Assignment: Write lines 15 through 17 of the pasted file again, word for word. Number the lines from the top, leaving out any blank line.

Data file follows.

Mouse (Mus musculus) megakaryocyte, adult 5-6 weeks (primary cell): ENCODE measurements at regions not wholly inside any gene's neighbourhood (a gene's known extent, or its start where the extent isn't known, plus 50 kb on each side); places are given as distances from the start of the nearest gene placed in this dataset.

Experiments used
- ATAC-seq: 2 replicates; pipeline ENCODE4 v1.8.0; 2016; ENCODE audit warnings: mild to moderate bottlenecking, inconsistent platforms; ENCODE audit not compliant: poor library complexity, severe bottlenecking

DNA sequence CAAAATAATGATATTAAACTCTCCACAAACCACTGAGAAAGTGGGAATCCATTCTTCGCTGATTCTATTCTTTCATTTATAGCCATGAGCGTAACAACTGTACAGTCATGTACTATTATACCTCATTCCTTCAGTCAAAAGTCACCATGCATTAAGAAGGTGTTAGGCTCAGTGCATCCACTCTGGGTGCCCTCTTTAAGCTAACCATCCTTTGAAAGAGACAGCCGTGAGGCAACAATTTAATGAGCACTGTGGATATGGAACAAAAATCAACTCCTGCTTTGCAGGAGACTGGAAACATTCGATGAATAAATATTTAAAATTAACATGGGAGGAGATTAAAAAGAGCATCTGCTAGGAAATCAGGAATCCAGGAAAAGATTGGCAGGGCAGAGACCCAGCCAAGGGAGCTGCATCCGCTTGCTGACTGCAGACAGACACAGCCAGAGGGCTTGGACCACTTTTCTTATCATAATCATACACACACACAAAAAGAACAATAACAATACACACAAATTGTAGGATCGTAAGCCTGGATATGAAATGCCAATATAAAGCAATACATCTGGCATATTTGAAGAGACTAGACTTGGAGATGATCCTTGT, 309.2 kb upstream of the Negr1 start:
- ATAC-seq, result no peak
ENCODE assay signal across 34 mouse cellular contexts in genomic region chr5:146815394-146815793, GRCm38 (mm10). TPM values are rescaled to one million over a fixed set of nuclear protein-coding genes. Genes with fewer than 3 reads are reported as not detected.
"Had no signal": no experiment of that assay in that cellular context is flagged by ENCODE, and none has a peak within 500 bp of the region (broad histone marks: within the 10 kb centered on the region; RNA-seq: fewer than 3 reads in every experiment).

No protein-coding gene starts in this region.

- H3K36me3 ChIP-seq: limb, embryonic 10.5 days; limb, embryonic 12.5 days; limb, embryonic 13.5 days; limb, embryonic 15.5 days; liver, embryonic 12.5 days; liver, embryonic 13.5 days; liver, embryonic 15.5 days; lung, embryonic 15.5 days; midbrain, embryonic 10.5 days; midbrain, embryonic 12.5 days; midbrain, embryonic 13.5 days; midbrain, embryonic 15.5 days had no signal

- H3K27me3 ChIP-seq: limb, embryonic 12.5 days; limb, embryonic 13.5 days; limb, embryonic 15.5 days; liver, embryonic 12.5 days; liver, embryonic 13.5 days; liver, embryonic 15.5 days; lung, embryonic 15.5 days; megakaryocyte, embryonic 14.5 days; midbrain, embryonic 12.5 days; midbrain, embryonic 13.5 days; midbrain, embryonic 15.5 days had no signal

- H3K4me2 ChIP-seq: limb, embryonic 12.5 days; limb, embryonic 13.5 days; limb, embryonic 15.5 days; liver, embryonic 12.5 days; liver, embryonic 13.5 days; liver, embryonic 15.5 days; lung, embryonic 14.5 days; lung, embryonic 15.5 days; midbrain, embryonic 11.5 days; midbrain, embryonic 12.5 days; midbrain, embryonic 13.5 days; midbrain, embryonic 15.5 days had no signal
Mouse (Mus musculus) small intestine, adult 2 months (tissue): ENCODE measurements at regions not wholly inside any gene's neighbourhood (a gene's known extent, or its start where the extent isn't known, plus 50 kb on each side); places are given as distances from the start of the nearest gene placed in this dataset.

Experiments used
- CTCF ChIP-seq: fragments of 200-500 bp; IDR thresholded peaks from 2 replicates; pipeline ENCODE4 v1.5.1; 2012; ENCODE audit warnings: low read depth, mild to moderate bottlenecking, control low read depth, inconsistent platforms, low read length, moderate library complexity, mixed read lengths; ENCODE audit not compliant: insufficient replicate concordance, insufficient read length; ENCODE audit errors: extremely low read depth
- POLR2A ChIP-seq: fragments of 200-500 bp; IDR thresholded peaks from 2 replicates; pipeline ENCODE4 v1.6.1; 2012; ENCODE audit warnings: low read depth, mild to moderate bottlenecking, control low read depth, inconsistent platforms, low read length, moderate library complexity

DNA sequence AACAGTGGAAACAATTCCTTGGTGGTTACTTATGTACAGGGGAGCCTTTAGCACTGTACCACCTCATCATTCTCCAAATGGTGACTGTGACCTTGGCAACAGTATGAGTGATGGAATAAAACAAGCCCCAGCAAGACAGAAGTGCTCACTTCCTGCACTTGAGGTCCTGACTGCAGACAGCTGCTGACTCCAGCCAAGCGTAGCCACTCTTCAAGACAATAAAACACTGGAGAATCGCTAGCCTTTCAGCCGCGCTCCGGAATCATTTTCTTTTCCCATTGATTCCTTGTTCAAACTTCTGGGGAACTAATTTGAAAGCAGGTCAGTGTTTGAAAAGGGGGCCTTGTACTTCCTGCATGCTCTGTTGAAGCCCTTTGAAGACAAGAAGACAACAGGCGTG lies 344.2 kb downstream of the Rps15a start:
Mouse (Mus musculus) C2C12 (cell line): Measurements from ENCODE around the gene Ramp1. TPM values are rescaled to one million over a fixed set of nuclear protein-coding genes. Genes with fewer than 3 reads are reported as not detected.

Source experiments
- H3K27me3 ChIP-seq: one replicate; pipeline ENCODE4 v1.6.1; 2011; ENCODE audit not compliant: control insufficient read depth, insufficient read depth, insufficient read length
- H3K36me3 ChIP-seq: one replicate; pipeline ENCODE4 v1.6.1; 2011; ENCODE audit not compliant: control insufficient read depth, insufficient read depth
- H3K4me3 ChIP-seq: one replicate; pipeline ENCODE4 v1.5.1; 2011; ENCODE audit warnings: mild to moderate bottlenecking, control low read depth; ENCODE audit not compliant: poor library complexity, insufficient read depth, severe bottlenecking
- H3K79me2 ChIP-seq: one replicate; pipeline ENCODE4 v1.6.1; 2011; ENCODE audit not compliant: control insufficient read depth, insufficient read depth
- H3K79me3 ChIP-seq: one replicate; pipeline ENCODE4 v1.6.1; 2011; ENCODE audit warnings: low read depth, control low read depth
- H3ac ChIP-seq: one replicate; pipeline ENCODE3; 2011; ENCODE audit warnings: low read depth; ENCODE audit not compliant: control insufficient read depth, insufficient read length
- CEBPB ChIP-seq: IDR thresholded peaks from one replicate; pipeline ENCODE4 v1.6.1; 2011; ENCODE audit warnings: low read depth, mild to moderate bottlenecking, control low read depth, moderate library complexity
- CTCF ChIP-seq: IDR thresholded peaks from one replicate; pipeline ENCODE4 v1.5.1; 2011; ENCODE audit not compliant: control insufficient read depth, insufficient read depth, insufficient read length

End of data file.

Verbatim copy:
- POLR2A ChIP-seq: fragments of 200-500 bp; IDR thresholded peaks from 2 replicates; pipeline ENCODE4 v1.6.1; 2012; ENCODE audit warnings: low read depth, mild to moderate bottlenecking, control low read depth, inconsistent platforms, low read length, moderate library complexity

DNA sequence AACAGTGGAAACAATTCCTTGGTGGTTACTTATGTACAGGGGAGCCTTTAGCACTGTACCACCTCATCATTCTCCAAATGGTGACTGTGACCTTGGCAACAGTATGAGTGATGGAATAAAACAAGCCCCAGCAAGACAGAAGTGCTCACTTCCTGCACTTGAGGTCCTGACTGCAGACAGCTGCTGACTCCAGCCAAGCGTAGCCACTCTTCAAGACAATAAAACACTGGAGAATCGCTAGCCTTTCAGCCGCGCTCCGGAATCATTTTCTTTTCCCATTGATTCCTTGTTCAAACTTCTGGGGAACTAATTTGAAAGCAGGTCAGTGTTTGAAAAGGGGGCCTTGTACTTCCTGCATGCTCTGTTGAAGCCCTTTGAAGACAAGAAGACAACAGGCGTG lies 344.2 kb downstream of the Rps15a start:
Mouse (Mus musculus) C2C12 (cell line): Measurements from ENCODE around the gene Ramp1. TPM values are rescaled to one million over a fixed set of nuclear protein-coding genes. Genes with fewer than 3 reads are reported as not detected.